Crenshaw Honors Fallen Capitol Officer At Funeral: ‘He Was One Of Our Best’


At the request of the family, Congressman Dan Crenshaw (R-TX) spoke Wednesday at the funeral of Capitol Police Officer Brian Sicknick, 42, who died after responding to the January 6 riot at the Capitol building, calling the fallen officer “one of our best.”

“He joined the Air Force with a mission to serve our nation’s defense. He lived for others,” Crenshaw told mourners gathered at Arlington National Cemetery for the funeral, according to remarks released by his office. “After he was injured on January 6th, he spent his last remaining hours texting fellow officers and checking in on them. People needed Brian, because he was a good man, because he was one of our best.”“There is another common thread that links those buried here at Arlington with Brian,” he said. “These are protectors. These are the men and women that stand in the breach. That gap between the helpless and the aggressor, between right and wrong, between good and evil. Many like to think they too could stand in that gap, but they’d be wrong.”

The funeral occurred after Sicknick lay in honor at the Capitol building, a tribute reserved for the most exemplary of private citizens. Back in 1998, two Capitol police officers, Jacob J. Chestnut and John M. Gibson, who were killed in the line of duty were chosen to lie in honor. Only two others have been selected for the designation since then: Rosa Parks and Reverend Billy Graham.

According to the United States Capitol Police Department, Sicknick died at the hospital the day after he was “injured while physically engaging with protesters.” Investigators have since struggled to build a murder case due to a “lack of evidence that could prove someone caused his death as he defended the Capitol,” reports CNN.In his funeral speech, Crenshaw observed: “This past year has been a low point, no doubt, but it is men like Brian that remind us of the grit and tenacity and good character that America was built on. He may not be with us anymore, but if we are to honor him then we should do so by using his memory as a reminder of what this country can be.”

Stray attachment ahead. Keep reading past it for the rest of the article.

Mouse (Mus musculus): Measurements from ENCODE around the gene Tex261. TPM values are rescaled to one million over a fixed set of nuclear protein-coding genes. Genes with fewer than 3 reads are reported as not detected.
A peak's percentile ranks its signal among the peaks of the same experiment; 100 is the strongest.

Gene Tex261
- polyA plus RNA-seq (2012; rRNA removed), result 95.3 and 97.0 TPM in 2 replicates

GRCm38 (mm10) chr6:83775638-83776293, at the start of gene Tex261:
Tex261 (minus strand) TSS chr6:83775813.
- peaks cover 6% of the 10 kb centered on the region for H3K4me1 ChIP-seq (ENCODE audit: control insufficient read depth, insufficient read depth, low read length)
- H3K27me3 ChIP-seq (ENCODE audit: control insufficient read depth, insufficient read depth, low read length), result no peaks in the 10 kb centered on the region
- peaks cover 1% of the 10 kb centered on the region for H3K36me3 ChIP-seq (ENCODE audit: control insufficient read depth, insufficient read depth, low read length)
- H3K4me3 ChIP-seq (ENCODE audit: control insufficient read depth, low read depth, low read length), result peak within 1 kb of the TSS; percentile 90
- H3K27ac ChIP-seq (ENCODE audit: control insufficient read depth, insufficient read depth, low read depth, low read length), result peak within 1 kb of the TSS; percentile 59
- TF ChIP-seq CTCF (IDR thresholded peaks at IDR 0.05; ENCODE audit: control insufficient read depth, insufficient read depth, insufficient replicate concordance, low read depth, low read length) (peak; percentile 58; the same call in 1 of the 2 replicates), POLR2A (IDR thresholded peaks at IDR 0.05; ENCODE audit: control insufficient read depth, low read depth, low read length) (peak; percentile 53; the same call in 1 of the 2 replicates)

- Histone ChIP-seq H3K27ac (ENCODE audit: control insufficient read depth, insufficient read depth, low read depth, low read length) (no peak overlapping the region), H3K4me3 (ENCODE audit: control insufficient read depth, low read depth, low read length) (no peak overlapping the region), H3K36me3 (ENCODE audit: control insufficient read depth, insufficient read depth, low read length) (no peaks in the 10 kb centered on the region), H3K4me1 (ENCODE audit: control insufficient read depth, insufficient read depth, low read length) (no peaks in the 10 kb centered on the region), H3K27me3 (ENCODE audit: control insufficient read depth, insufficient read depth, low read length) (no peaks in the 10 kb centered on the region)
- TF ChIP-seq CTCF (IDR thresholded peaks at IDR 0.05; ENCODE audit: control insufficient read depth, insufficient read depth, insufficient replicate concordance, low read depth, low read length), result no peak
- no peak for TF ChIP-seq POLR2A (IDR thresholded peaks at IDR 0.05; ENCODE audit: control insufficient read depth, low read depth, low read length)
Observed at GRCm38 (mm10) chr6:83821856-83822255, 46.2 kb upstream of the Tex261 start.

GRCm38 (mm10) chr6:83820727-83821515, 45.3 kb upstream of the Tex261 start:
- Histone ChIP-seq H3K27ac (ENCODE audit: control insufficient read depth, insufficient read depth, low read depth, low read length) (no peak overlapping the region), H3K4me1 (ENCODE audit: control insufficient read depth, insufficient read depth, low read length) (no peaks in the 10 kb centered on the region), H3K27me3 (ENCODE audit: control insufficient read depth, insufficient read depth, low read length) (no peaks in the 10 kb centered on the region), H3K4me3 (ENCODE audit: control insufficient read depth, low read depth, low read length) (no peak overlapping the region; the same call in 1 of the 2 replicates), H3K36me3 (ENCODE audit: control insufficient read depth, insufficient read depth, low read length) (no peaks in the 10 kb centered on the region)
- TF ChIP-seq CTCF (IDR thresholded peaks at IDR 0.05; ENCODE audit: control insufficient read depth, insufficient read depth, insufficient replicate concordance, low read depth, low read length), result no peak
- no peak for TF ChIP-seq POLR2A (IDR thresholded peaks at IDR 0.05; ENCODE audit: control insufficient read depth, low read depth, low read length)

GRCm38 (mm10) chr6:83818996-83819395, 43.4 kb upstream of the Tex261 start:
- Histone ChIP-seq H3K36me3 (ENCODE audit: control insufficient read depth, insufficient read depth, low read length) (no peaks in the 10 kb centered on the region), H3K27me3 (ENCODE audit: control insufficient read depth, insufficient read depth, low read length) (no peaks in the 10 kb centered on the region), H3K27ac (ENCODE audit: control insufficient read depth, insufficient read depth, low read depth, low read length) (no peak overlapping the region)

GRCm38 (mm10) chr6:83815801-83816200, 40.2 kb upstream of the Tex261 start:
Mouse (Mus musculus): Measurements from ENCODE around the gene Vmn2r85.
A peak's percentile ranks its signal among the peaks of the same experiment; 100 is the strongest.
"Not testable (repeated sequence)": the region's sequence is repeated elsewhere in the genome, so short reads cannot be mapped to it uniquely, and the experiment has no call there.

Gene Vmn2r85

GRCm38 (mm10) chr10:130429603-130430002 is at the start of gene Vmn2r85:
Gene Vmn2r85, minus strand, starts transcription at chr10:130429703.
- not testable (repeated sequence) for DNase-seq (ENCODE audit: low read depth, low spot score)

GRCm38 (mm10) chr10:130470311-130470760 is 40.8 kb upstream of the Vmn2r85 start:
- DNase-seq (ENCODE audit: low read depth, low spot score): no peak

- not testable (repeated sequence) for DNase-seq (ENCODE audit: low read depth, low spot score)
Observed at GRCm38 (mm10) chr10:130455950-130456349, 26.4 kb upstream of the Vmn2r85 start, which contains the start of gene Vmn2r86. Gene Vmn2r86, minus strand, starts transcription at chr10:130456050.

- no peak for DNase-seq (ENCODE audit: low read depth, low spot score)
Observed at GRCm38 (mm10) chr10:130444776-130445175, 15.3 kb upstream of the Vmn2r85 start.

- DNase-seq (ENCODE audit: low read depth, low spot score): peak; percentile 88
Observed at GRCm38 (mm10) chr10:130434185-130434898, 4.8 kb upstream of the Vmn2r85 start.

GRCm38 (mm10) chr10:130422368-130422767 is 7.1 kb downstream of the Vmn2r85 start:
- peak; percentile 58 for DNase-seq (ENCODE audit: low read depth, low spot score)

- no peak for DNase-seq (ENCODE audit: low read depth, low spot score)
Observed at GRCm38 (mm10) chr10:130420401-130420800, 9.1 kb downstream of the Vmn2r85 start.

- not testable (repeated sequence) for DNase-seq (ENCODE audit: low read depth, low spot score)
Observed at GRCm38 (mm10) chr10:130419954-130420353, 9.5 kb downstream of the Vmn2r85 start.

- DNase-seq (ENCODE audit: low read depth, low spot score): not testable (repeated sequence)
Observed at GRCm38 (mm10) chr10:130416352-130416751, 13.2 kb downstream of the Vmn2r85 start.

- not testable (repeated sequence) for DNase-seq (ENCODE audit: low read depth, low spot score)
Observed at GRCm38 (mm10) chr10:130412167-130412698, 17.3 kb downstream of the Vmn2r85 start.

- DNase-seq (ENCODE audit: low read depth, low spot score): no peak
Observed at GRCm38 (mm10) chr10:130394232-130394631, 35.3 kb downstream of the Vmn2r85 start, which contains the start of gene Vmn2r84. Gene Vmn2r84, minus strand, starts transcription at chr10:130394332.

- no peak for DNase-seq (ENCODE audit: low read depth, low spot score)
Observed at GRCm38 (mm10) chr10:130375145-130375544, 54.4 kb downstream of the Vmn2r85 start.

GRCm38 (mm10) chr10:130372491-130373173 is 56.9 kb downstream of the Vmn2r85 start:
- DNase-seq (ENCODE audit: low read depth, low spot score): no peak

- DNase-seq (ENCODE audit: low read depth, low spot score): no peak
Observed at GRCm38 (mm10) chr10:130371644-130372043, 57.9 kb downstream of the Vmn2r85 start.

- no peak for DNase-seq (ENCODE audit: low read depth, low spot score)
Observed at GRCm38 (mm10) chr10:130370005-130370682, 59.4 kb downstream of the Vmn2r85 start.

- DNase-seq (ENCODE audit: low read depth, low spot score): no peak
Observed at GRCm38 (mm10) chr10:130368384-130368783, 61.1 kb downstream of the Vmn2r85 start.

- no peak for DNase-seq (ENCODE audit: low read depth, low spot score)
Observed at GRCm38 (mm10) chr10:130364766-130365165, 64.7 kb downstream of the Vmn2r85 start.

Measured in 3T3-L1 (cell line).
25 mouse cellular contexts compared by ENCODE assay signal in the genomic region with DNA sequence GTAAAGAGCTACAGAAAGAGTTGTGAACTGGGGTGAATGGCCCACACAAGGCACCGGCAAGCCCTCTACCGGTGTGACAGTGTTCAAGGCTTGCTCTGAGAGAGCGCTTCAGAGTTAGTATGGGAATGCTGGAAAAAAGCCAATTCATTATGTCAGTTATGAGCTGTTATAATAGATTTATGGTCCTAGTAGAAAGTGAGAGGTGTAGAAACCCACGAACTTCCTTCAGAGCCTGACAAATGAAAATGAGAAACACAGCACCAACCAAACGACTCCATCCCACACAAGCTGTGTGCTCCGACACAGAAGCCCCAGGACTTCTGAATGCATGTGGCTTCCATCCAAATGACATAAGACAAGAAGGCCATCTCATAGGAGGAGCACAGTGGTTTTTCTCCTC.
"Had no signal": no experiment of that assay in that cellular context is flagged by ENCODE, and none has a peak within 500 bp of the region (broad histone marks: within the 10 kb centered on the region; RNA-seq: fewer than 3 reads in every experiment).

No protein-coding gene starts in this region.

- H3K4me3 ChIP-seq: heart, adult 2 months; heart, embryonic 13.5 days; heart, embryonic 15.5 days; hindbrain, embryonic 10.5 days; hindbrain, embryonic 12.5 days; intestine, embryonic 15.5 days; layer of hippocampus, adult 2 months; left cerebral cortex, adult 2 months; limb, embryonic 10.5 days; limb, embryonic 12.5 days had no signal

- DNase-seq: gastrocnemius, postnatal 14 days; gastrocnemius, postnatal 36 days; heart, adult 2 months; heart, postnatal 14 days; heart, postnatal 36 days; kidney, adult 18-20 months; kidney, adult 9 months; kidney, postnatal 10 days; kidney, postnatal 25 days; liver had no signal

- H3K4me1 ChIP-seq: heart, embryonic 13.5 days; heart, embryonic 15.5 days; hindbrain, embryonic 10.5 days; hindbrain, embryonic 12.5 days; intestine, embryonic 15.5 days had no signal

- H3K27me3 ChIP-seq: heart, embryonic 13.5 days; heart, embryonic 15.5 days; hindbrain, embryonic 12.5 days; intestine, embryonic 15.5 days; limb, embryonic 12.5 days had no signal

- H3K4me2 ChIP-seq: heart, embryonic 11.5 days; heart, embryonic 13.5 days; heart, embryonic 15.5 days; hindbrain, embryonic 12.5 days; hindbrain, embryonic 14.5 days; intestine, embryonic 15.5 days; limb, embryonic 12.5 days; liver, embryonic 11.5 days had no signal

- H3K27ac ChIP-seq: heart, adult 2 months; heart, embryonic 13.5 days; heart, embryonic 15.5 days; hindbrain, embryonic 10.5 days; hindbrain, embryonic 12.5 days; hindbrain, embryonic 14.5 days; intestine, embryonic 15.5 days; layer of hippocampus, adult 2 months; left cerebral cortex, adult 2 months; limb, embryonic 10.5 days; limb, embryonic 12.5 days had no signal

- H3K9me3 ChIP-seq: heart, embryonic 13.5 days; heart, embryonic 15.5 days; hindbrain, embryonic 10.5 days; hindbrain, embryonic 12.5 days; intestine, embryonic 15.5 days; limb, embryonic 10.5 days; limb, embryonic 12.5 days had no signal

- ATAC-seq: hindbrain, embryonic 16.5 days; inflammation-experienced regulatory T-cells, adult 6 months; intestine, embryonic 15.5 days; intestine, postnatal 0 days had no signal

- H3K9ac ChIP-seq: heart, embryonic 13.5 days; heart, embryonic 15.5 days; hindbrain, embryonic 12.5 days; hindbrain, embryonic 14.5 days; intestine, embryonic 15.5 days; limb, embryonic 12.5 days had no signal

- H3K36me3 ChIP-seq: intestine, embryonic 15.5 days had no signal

“A reminder that there are indeed more like him. A reminder that the bravery and love inside of Brian Sicknick is not peculiar to him, but part of the American DNA. A reminder that our duty is to make these heroes proud, prove to them that their sacrifice was for a country worth sacrificing for. That we are a people worth sacrificing for. With men like Brian standing in the gap, it is hard to imagine that we are not,” he said.

Crenshaw concluded: “This is still the greatest country on earth. This is still the great American experiment that has done more good for mankind than any other civilization in history. We will not forget that fact just because times are hard. We will persevere and strive to be better, and do justice to the memory of those buried here. Officer Brian Sicknick, may you rest easy here on these hallowed grounds. You are in good company. You have undoubtedly earned your place here amongst America’s best. God bless you. God bless this great country.”

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